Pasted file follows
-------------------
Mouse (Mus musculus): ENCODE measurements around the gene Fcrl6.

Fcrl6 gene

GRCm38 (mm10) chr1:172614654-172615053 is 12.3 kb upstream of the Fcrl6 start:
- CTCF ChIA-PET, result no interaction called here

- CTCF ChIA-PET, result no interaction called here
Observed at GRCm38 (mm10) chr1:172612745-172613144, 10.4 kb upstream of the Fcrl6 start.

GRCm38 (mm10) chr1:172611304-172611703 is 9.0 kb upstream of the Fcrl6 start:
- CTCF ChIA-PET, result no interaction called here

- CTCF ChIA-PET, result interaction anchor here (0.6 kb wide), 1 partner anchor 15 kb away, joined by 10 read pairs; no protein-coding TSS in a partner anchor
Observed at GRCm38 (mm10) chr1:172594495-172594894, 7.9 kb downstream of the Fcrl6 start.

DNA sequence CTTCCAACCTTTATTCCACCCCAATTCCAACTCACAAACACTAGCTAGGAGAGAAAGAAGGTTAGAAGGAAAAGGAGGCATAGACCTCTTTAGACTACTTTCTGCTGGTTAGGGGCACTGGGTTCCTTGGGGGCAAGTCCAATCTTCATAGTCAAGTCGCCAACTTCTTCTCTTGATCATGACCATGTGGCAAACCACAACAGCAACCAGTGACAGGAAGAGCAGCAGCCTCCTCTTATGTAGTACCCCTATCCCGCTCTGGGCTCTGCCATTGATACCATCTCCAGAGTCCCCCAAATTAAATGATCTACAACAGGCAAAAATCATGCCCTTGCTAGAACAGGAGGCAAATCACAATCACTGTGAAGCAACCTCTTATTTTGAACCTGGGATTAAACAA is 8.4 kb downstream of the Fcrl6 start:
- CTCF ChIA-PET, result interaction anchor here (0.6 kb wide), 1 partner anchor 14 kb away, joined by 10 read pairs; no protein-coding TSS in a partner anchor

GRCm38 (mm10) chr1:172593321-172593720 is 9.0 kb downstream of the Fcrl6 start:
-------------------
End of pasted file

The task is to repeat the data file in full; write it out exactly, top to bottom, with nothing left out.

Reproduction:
Mouse (Mus musculus): ENCODE measurements around the gene Fcrl6.

Fcrl6 gene

GRCm38 (mm10) chr1:172614654-172615053 is 12.3 kb upstream of the Fcrl6 start:
- CTCF ChIA-PET, result no interaction called here

- CTCF ChIA-PET, result no interaction called here
Observed at GRCm38 (mm10) chr1:172612745-172613144, 10.4 kb upstream of the Fcrl6 start.

GRCm38 (mm10) chr1:172611304-172611703 is 9.0 kb upstream of the Fcrl6 start:
- CTCF ChIA-PET, result no interaction called here

- CTCF ChIA-PET, result interaction anchor here (0.6 kb wide), 1 partner anchor 15 kb away, joined by 10 read pairs; no protein-coding TSS in a partner anchor
Observed at GRCm38 (mm10) chr1:172594495-172594894, 7.9 kb downstream of the Fcrl6 start.

DNA sequence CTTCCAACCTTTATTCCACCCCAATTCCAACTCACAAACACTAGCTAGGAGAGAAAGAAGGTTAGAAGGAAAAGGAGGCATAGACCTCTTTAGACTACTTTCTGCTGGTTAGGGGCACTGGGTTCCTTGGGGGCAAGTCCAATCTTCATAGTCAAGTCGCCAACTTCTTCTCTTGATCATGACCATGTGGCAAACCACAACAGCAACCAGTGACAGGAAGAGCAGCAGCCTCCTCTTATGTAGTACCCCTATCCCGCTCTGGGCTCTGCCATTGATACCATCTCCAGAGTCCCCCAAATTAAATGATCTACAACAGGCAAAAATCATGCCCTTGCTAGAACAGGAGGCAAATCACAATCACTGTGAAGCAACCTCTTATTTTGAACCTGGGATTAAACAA is 8.4 kb downstream of the Fcrl6 start:
- CTCF ChIA-PET, result interaction anchor here (0.6 kb wide), 1 partner anchor 14 kb away, joined by 10 read pairs; no protein-coding TSS in a partner anchor

GRCm38 (mm10) chr1:172593321-172593720 is 9.0 kb downstream of the Fcrl6 start: